All eyes will be on her and only her. And for a good reason: this Persian lioness head in lapis lazuli is proposed by the "So Unique" concept launched nearly a year ago.
Middle East, neo-Assyrian, 9th-8th century BC. Lapis-lazuli head of a roaring lioness, 12 x 17.5 cm (approx. 4.72 x 6.89 in).
The sculpture’s size, but especially the rendering of the details and preciousness of the material, is its main asset, not to mention its rarity. Evidence of Assyrian art can be seen on bas-reliefs, notably from palaces in Nineveh and Arslan Tash in Syria, but many works in the round—gold, bronze or stone—have been lost, broken or melted down. With its wide-open mouth, bulging muscles, ruff of half egg-and-egg motifs marking the start of its mane, almond-shaped eyes that were once inlaid and angular eyelids, this feline appears to be destined for success. Was it part of a composite statue or a chair’s decorative feature? The only thing certain about this piece is that it was a royal prerogative, a symbol of beauty and perfection in the East. Lapis lazuli was mined in Afghanistan and Baluchistan and coveted since 4,000 BC for its ultramarine blue color flecked with golden calcite flakes evoking the celestial vault. Ornaments contributed to its prestige, and the supernatural power that lapis lazuli symbolized meant it was used to decorate temples and sculptures.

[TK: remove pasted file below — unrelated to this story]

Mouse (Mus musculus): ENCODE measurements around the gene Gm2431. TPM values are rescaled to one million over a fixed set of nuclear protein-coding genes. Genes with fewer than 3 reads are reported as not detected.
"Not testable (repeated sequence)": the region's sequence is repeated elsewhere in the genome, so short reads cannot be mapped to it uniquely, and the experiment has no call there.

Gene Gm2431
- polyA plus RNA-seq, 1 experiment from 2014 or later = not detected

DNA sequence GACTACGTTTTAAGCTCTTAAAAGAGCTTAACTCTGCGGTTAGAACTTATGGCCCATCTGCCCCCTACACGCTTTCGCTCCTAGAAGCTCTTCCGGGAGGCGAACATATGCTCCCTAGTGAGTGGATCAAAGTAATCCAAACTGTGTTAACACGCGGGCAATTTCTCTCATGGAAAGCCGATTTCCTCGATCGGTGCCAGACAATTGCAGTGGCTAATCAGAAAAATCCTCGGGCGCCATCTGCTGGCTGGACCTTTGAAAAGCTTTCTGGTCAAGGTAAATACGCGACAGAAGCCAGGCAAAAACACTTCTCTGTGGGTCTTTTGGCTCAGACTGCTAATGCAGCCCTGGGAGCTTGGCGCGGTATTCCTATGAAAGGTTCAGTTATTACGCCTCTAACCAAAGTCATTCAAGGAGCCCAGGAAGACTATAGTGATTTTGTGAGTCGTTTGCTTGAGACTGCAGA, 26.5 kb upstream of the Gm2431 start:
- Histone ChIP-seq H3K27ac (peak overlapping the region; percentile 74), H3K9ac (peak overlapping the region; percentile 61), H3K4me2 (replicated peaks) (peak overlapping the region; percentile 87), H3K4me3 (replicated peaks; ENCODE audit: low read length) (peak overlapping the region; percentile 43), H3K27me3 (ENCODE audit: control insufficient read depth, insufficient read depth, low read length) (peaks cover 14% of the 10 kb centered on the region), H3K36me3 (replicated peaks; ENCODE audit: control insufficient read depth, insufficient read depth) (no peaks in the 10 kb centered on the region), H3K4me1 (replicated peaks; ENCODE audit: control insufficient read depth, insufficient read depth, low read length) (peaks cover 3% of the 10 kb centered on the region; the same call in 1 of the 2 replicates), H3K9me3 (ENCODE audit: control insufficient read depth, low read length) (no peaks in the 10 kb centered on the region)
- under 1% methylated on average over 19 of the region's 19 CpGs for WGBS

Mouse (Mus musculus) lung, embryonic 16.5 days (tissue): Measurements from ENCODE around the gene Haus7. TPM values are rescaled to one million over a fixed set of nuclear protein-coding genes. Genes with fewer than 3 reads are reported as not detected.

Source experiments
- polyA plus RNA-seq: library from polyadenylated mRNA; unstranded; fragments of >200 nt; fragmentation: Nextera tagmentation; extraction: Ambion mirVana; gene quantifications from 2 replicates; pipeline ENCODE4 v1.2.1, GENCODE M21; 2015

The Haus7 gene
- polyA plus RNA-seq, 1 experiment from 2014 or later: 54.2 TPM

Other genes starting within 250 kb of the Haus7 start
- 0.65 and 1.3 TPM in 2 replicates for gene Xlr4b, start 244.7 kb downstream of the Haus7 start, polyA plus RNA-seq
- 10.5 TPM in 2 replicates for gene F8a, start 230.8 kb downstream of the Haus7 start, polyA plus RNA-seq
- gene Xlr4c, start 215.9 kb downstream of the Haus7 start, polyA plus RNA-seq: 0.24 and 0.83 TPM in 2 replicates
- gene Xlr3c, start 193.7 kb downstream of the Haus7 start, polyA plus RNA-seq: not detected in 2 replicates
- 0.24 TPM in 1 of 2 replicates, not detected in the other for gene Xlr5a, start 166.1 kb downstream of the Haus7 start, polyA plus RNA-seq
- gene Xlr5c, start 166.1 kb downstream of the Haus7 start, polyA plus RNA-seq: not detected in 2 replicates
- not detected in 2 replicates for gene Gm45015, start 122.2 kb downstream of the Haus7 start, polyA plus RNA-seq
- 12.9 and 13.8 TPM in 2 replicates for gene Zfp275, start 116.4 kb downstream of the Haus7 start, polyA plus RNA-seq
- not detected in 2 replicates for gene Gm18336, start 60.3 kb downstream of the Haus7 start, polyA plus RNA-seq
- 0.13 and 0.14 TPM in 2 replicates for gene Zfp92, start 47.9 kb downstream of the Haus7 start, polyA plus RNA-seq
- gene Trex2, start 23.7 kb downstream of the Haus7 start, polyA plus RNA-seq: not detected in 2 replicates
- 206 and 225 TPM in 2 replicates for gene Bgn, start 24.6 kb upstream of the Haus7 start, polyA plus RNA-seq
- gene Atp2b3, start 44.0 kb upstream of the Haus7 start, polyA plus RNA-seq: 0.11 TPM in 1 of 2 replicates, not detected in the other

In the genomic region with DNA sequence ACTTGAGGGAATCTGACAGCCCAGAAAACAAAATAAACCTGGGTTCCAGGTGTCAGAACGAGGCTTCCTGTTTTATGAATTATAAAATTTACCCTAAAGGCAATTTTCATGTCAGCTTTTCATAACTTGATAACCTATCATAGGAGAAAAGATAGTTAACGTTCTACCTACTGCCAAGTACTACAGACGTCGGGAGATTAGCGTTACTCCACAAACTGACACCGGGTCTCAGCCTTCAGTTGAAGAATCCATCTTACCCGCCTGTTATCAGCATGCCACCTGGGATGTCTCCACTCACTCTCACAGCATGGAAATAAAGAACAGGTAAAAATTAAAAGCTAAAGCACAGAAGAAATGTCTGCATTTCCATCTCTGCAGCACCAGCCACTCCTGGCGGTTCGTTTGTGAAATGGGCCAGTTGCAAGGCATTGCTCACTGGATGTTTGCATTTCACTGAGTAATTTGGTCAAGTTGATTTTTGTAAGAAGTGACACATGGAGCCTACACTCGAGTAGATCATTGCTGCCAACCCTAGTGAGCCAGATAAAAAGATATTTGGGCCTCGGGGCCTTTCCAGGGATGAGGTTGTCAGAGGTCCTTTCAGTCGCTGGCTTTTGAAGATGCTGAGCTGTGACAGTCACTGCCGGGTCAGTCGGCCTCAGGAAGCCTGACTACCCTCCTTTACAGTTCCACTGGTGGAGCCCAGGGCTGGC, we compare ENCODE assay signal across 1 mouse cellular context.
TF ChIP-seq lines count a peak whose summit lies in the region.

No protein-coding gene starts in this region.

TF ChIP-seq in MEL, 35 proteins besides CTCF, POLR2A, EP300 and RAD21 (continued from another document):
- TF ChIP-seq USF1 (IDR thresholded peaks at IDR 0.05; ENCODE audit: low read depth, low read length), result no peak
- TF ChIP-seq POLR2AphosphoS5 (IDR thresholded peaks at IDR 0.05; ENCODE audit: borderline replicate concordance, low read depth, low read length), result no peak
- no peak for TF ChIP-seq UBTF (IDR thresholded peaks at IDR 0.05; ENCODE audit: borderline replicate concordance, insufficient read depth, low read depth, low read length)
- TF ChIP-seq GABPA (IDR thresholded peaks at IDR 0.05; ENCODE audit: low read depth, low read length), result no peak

The discovery of such objects attests to the trade between Central Asia, Iran, Mesopotamia, Syria, and Egypt as well as the role it may have played in the payment of tributes by peoples under Assyrian rule. Iconography also plays an important part. A fierce beast if ever there was one, the lion inspires fear and must be hunted by the king, the protector of his people, like the bull. It was not uncommon for Assyrians to find such depictions serving the propaganda of the powerful. A symbol of strength, the lion warded off bad luck and protected people from illness. That is a good omen for whoever succeeds in acquiring this lioness from Switzerland, which was in the von der Aue collection until 1992 and exhibited at the 1966 "Treasures of Ancient Iran" show at the Rath Museum in Geneva.